= The Frequency of the Age Range that includes the Median:
= The Total number of obervations. This value can be found by adding the Simple frequencies of all Age Ranges together:
=The value of the Cumulative Frequency that exists immediately before the Age Range that includes the Median:
= The size of the Range that includes the Median. It is calculated by subtracting the Upper Range Limit from the Lower Range limit and adding one point, therefore:
By replacing the formula symbols by the actual numbers of this example, we can get the following result:
The value of the Median for these Grouped data is 48.6
The Mean value for Grouped data
In order to find the Mean Value, we must find find the middle value of each Age Range. This is calculated easily by the following way: We add the values of Upper and Lower Range Limits and then we divide this result by two (2). This will produce the average value of them. In each case is:
Based on these results, it is arbitrarily suggested -the true record is missing- that all participants that were categorized under the Age Range of 21-30, they could have an age of 25.5. The same can be arbitrarily suggested for All current Age Ranges e.g. All participants had an age of 35.5, 45.5 or 55.5, according to the category that were grouped under. Therefore, now, we have 31 “real” Age numbers by using this estimation method.
The next step is to multiply the Frequency by the middle value of each age range that we have found:
By adding these numbers together, we have as a result:
Now, we must divide this result by the total number of Observations, that is, by the size of the sample, which is 31. Then we will have the Arithmetic Mean for Grouped data:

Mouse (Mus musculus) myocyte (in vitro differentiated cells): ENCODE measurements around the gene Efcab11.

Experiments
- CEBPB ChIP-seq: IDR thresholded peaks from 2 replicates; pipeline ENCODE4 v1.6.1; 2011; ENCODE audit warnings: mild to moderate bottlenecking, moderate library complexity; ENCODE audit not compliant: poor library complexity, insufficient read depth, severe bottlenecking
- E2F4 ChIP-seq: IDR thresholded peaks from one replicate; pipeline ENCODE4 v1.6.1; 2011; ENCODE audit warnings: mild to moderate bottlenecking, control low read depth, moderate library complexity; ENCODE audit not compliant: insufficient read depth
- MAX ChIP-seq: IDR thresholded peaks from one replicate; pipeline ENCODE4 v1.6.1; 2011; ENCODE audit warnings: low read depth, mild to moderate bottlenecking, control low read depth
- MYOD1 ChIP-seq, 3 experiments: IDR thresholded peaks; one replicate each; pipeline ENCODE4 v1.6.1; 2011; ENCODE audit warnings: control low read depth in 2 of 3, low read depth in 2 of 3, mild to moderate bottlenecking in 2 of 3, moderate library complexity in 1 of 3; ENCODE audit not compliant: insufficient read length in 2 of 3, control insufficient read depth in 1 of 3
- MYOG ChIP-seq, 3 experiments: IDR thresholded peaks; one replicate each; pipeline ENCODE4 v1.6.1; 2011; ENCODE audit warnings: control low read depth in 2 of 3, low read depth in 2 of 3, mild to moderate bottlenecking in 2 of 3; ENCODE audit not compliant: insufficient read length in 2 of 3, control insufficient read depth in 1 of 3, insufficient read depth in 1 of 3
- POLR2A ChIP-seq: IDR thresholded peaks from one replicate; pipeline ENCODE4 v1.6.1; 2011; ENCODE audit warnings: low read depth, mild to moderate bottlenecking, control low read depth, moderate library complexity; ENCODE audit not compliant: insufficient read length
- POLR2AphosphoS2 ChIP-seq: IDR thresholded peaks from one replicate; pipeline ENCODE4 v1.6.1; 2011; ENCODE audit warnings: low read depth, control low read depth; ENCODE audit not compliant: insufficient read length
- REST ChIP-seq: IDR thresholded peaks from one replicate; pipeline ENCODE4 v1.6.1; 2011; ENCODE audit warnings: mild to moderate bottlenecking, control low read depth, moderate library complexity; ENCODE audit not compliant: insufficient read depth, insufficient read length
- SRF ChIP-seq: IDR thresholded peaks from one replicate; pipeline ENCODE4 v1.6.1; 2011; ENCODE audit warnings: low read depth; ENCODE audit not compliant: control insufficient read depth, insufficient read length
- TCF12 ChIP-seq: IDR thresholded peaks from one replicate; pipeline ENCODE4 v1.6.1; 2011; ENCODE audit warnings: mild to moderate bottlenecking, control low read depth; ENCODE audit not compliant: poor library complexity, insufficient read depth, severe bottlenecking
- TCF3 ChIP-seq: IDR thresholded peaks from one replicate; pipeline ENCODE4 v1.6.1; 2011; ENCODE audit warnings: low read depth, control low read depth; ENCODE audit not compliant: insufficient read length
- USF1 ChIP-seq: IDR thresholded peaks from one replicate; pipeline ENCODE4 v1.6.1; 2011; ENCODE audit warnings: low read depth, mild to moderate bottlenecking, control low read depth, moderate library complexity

By summarizing our results for grouped data, we have found:
The Arithmetic Mean which is ,
The Median value which is , and
The Mode / modal value which is .
These results show that:
i) The mean age of the sample is 46.5
ii) The 50% of the sample has an Age lower than 48.6 years and the rest 50% of the sample has an age higher than 48.6 years.
iii) In the same time, the age that we can “suggest” that was more frequent reported, if data were not grouped, it is the age of 52.5 .
These results show that our data lack normality which we will discuss in another chapter what normality is. For convenient reasons, it must be said that, if our data had normality, then the Arithmetic Mean (Mn), the Median value (Me), and the Mode / Modal value (Mo) will had exactly the same value: . However, Mean, Median, and Mode have values that are close one to another.
Statistical relation of the Mean, Median, and Mode value.
The statistical relation of these three measurements of the Central Tendency was first described by Karl Pearson for datasets that slightly deviate from normality. This is true for the current example. Mean, Median, and Mode have values that are close one to another. Based on these formulas, any two of these three measurements of Central Tendency is known, we can calculate the third one. This relation is given by the following formulas:
We will replace in each statistical formula, the relevant values that we have found for the three measurements of Central Tendency:
The original Mean, Mode, and Median were 46.5, 52.5, and 48.6, while now we have found 46.65, 52.8, and 48.6. A very slight deviation from the original values. Therefore, these formulas are useful, however, they must be used with caution.
Karl Pearson: SAS blog